Last Thursday, June 12th The Sun put out a free edition of its newspaper to 22 million homes.
The Sun newspaper is produced by Rupert Murdoch’s News Corps and has the biggest circulation of any daily paper in the UK. It sells over 2 million copies a day, and has a readership in excess of 5.5 million daily.
I am not a Sun reader.
The paper does not interest me.
If it weren’t for the blog, I wouldn’t have read this edition, either.
I like to write a blog regularly, and, recently, I’ve been obsessed with the Dort and the Britian’s Got Talent tv show. I wouldn’t normally have watched Saturday night tv with mass viewing appeal, and it dawned on me that there must be some crossover between that demographic and this one, so I decided to test the water.
It’s very easy to be dismissive. It’s easy to judge. I decided that to judge Sun readers is beneath me. I’m not going to do that... not if I can help it.
I might, however, judge those who produce this tabloid paper. Who knows?
First of all, I’m going to state, for the record, that, in my opinion this isn’t actually a newspaper. I don’t know what The Sun usually delivers in the way of news coverage, but there wasn’t any news, foreign or domestic, in this edition.
This is an advertisement. The Sun is using the World Cup to gain readers. I do hope it doesn't work.
The Front Page
The front page headline simply read THIS IS OUR ENGLAND.
This was enough to make me tense before I’d even opened the bloody thing. I know that there are Scottish and Irish editions of The Sun; nevertheless, invoking England in this way always conjures a form of nationalism that makes me deeply uncomfortable. And who are WE? I’m guessing The Sun isn’t referring to residents of England, to all our wonderful friends and neighbours.
One hundred and eighteen faces looked out at me from that front page. 118 English faces, our representatives, people we could rely on to make us feel proud. I wonder how many of them would have chosen to have their faces attached to that headline or to The Sun’s banner? I wonder how many of them share this newspaper’s jingoism or its political stance? I’m damned sure many of them wouldn’t. I also wonder when Peppa Pig and Wallace and Gromit could be classed as people, or when they rated more highly than either their creators or, for example, our poet laureate, who doesn’t appear? If these 118 people are the pride of our country, I also wonder why The Sun feels that its readers need a key to who they all are?
This was a rundown of the best English things. The first two groups were the best English people as voted for by Sun readers. The Greatest Living English Person question resulted in 34% of those questioned giving an answer in the categories ‘someone else’ or ‘don’t know’. Leaving a total of 66% voting for actual people. The Queen got 39% of the vote, and was the only woman on the list. Ant and Dec counted as one person. Two other royals were on the list. Sir David Attenborough got 16% of the vote, and came in second.
I think Sir David would be horrified by that figure. I think Sir David would be able to cite dozens of English men and women in half-a-dozen fields whom he would consider to be great: scientists, academics, philanthropists, entrepreneurs, artists, statesmen. I doubt he would put himself in that list. I’d bet bloody good money that he wouldn’t put a couple of charming Geordies who do a telly show on that list either.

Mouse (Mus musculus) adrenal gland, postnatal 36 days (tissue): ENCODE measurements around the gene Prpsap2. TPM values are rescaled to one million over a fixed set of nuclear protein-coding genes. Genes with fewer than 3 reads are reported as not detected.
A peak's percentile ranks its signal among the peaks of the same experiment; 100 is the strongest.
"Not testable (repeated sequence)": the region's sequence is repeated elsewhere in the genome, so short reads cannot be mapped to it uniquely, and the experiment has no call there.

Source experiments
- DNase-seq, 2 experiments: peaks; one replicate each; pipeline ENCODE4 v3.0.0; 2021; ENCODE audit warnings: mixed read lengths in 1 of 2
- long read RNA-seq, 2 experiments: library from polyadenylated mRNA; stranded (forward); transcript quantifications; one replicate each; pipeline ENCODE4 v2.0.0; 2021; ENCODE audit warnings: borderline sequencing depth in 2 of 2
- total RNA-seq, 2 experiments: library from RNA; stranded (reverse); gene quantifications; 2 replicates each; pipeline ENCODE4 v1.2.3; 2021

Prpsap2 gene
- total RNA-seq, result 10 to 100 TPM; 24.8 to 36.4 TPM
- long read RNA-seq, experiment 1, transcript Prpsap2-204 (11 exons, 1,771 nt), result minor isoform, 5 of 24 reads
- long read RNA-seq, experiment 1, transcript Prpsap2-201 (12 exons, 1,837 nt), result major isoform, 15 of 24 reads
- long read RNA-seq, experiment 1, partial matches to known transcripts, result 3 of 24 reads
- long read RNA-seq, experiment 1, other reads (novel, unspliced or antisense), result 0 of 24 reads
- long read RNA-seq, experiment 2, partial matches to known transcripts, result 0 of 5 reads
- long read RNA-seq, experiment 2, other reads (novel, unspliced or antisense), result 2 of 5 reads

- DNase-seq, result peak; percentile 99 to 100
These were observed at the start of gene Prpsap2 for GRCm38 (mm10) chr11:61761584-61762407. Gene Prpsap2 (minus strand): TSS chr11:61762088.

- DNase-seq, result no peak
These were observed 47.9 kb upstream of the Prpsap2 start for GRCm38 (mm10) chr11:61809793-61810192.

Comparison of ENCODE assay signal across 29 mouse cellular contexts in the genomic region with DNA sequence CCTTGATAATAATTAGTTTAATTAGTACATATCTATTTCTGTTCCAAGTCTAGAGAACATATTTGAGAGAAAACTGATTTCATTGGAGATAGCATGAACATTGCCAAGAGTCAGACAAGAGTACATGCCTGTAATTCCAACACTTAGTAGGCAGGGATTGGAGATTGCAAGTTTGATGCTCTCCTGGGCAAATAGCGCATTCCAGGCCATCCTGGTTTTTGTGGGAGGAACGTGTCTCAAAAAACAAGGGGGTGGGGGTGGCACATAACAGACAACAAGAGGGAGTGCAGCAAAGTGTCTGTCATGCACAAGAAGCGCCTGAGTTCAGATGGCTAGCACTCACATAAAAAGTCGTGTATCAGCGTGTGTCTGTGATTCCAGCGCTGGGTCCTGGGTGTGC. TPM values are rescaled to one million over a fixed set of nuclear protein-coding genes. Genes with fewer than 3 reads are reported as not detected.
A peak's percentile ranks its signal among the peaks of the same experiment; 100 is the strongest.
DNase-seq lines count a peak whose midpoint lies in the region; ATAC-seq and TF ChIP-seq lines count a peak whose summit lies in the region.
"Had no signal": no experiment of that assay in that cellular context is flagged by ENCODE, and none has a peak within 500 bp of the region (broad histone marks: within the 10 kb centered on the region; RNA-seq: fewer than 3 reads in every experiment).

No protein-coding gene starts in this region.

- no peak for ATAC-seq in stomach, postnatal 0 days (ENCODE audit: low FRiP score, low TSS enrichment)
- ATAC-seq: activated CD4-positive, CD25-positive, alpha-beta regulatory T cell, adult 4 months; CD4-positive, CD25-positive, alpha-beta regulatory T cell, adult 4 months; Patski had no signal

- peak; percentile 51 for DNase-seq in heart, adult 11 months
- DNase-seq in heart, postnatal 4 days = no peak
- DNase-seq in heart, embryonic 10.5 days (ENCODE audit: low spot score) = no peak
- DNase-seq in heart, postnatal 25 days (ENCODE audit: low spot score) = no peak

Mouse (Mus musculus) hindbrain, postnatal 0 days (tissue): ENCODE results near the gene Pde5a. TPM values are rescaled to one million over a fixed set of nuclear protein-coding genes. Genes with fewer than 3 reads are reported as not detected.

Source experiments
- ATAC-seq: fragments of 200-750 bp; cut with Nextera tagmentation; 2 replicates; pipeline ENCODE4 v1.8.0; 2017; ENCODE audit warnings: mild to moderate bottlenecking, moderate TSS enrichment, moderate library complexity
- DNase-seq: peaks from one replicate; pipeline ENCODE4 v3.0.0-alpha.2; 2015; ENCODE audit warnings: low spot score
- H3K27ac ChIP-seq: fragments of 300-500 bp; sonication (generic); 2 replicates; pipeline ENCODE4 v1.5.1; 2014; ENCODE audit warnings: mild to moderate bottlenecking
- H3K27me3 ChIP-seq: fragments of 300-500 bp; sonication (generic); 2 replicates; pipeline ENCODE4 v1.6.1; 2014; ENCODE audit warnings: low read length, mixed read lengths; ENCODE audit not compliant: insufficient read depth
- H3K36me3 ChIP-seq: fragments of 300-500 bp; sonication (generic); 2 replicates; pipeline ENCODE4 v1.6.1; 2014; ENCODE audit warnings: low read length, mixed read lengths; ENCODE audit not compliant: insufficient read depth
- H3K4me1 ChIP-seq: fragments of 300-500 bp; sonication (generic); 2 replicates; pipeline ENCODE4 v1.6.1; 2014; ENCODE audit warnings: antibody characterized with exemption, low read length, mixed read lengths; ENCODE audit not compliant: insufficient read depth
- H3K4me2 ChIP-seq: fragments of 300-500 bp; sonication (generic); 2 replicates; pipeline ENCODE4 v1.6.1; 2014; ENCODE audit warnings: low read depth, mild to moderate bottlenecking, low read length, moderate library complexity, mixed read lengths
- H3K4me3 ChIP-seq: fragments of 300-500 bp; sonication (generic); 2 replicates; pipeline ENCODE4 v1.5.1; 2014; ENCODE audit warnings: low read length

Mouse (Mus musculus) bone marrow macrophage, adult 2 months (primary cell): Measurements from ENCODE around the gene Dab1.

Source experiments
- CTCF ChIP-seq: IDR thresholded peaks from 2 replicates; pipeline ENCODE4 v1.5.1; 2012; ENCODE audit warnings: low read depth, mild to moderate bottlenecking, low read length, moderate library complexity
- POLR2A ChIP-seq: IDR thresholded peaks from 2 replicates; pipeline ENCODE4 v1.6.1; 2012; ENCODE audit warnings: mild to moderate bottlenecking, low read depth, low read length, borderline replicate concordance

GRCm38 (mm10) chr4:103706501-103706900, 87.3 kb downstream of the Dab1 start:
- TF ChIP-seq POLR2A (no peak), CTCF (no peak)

In the category of Greatest Historic English Figure, 15% responded in the categories ‘someone else’ and ‘don’t know’, leaving 85% voting for an actual person. Women faired better; there were five on the list and seven men. What was really interesting, though, was the grasp Sun readers have on history. Only two people on the list: Elizabeth I and Shakespeare were around before the last couple of hundred years, and they both came from the same period. It also happens to be the one bit of history we all learn in school, and the one that comes up over and over again in period dramas and movies. I’m not going to begin to mention the fact that Elizabeth I was also royalty. We’ve clearly got a bit of a thing about monarchs, and queens in particular, and the longer they live the better. The two Elizabeths and Victoria all feature on these lists. Between the three of them, they ruled for a total of 170 years, and counting!
If our memories really won’t stretch past the last couple of hundred years and we like royalty, as monarchs go, George VI might have been a good candidate. He reigned for sixteen years, following the storm of his brother’s abdication. The first half of his reign coincided with World War II. Not an easy time to be an accidental king. He doesn’t appear on the list. If we like strong female monarchs and we’re so fired up about patriotism, why didn’t we vote for Boudicca?
The English rose: Girls, not flowers.
World Cup. This free edition of The Sun was delivered on the first day of the World Cup. Absolutely no coincidence there, then.
The George Flag and England supporters
The Sun (mock) front pages
50 things to do in England
The World Cup
The World Cup
Pages 2, 4, 6, 8, 10, 12, 16, 18 20, 24
So, there you go... I had a look, so you didn’t have to. I looked into the heart of The Sun, and I wasn’t blinded.
You might be able to tell that I became fractious and bored pretty damned quickly, so I didn’t actually read it... I couldn’t bring myself to do it... I just couldn’t. Besides, if I’d read it I would’ve ended up writing about it, and can you imagine the snark factor? Let’s face it, you got 650 words on a cover photo and a pop quiz.
I’m going to roll up my free edition of The Sun, which in no way resembled a newspaper, and I’m going to post it back to them... And I’m never going to read it again.